To the Editor:

From the words of Confucius: “In a country well governed, poverty is something to be ashamed of. In a country badly governed, wealth is something to be ashamed of.”

We can no longer afford to remain unconscious or uninformed about ourselves and others. The consequences of our ambivalence and ignorance about our past history of racism and prejudice have uncovered much about who we are and where we need to go from here. This 2020 election will not only be a referendum on our current administration, but also, a morality test for “we the people.”

For the sake of our beloved country and our children’s future, may I suggest that this might be a good time to close our mouths and open our ears. This would also be a good time to review our critical thinking skills and learn to develop empathy and compassion for people who we do not know, especially those who we do not agree with or who do not look like us. To do otherwise, would be irresponsible and uncaring. This kind of mindset only invites repeating history in ways that sets our country backwards instead of moving us forward.

The universe has put us in a timeout. Before this pandemic, we were consumed by our great economy, while at the same time, many people failed to notice that not everyone has shared in the American dream. For some people, these dark and tumultuous days have become a time for solitude and reflection, while for others, denial, fear and despair continues to grow along with the virus.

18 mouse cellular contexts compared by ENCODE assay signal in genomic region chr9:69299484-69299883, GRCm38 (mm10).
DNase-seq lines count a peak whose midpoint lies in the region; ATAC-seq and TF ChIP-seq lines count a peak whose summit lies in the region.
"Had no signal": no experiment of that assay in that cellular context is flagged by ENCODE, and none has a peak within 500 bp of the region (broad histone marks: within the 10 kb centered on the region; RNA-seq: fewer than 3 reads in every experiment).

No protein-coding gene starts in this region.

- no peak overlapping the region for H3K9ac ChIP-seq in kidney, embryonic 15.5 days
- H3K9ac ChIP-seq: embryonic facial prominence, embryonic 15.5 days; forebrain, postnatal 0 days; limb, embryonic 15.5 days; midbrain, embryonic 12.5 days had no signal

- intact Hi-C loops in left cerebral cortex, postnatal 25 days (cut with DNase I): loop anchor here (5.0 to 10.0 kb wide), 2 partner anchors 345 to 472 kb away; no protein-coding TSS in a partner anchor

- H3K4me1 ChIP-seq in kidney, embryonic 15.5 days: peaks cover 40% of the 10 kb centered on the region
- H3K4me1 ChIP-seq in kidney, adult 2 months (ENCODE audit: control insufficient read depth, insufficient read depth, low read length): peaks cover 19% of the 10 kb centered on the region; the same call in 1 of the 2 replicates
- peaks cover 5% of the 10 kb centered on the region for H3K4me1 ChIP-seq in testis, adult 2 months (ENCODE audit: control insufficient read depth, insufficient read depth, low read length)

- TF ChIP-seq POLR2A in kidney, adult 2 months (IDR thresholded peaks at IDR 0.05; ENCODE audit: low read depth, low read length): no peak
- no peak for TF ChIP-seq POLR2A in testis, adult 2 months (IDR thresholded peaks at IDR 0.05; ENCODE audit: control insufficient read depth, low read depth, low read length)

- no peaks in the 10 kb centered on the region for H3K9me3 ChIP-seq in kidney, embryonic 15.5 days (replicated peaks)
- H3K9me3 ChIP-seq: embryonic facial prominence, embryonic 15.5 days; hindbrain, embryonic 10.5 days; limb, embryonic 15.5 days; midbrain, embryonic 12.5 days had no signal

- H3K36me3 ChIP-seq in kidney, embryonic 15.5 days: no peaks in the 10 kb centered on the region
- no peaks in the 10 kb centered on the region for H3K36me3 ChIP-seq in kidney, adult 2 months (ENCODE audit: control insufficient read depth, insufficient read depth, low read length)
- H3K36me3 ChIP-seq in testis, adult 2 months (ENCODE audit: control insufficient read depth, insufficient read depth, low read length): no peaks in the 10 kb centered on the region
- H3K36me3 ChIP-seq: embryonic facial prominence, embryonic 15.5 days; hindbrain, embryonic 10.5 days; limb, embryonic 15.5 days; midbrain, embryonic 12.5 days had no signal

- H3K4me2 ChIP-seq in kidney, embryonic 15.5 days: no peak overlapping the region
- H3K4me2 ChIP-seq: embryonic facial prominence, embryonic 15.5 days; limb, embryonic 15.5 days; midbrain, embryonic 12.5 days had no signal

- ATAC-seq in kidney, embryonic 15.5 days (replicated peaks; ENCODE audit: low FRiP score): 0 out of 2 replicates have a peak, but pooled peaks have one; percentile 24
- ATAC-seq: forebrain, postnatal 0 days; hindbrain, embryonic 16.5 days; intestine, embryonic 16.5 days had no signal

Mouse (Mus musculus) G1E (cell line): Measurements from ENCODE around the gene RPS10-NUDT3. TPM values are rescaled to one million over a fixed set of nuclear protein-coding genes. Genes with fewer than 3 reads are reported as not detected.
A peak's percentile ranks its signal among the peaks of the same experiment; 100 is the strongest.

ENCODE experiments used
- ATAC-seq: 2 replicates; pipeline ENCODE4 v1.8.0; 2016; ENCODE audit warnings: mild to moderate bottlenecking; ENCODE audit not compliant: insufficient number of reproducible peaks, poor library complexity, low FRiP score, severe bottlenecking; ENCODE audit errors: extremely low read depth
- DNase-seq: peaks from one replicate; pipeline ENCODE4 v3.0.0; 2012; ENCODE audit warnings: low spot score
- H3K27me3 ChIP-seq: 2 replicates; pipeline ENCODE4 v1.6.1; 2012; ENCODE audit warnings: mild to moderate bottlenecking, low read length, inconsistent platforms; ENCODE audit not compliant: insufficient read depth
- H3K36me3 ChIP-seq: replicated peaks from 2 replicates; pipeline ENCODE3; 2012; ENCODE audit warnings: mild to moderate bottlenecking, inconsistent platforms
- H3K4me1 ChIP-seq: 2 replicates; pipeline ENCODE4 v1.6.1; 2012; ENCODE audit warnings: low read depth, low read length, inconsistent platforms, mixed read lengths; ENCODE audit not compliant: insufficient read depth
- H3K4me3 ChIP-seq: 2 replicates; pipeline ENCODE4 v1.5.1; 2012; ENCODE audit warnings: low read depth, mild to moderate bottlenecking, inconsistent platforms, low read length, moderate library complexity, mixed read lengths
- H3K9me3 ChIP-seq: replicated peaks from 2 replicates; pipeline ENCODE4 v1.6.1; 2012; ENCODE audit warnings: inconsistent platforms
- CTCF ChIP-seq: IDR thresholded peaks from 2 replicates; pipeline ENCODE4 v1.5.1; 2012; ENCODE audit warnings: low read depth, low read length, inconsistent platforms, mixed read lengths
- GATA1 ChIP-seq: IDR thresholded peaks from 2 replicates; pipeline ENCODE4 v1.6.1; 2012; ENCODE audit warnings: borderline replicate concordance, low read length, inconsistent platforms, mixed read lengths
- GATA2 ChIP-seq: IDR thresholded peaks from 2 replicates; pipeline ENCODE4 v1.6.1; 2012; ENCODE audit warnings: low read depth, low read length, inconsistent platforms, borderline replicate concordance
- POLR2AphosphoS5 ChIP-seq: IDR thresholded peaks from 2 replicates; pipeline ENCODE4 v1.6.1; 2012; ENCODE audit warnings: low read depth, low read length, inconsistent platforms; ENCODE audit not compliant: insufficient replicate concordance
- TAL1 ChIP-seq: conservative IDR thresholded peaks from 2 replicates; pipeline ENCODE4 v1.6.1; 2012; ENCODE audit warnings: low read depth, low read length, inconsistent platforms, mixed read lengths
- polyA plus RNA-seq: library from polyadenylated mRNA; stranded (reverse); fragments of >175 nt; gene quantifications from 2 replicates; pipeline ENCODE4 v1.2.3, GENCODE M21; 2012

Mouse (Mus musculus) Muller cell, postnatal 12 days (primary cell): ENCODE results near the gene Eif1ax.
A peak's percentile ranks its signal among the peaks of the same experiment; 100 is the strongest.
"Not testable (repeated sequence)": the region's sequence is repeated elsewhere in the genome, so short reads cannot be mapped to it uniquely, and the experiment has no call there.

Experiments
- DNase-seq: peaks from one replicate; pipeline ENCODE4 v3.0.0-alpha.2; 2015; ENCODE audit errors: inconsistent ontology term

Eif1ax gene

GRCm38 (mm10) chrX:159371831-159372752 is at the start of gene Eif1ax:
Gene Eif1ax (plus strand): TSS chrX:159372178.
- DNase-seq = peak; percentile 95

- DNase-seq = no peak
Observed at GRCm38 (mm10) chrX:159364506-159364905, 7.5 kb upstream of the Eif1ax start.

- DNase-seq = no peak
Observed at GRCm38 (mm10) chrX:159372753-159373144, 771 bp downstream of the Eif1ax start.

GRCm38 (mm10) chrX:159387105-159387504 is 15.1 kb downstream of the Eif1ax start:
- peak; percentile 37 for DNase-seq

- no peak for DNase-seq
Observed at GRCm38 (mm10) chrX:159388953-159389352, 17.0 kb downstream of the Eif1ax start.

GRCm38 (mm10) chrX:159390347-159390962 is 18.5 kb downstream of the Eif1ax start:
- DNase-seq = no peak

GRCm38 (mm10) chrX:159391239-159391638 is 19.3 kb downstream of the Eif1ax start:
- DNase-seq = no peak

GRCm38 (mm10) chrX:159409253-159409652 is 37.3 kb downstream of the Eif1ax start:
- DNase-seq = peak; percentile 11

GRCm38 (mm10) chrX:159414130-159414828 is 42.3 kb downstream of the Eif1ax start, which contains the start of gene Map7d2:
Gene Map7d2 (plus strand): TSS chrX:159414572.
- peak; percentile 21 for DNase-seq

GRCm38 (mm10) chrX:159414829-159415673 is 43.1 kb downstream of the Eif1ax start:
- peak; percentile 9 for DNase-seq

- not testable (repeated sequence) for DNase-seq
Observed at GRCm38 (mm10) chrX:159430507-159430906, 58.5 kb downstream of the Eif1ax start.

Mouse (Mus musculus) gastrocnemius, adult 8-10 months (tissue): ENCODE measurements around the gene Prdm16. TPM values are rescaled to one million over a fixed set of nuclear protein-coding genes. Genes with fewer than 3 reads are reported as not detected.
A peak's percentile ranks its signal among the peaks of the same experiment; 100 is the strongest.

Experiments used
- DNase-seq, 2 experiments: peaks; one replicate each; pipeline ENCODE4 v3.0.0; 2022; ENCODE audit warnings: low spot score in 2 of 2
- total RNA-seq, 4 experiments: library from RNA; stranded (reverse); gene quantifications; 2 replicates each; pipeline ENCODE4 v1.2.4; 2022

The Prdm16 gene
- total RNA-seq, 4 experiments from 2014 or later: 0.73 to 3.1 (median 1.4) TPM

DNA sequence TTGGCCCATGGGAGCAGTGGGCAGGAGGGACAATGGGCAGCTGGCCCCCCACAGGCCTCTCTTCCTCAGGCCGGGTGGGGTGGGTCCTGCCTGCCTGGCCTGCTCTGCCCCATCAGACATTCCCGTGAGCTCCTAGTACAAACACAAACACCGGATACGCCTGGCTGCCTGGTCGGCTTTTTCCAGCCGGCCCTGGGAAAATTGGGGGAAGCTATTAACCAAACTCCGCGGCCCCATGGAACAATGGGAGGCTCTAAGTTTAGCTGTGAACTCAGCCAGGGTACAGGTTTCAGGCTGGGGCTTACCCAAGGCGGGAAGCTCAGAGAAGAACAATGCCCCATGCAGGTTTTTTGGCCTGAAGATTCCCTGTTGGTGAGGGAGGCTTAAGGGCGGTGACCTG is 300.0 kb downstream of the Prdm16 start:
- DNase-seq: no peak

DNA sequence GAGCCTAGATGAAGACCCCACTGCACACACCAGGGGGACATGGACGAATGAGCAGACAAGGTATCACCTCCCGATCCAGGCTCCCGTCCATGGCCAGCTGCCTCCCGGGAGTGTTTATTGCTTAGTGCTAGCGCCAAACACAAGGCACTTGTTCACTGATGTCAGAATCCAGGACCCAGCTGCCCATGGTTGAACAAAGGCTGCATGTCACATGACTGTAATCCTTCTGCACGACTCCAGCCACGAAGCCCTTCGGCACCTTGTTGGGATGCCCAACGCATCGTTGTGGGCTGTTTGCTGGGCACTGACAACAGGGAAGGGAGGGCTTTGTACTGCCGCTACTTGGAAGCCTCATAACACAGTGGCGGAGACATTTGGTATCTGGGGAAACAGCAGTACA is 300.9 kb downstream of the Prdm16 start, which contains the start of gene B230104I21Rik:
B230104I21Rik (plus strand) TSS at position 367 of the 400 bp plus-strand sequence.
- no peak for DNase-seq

Please do not be sucked in by all the dangerous rhetoric and cult-like performances disguised within religious demagoguery and deceitful practices misrepresenting the truth with a capital T. Just ask yourself this question: Have the last four years inspired you to be a better person, rather than: Are you better off today than you were four years ago?

If we only focus on the economy, the stock market and “winning,” we may miss the moment when our windows turn into mirrors and life questions us instead: How can we truly learn to “love our neighbors as ourselves?”

Norma Davenport

Findlay

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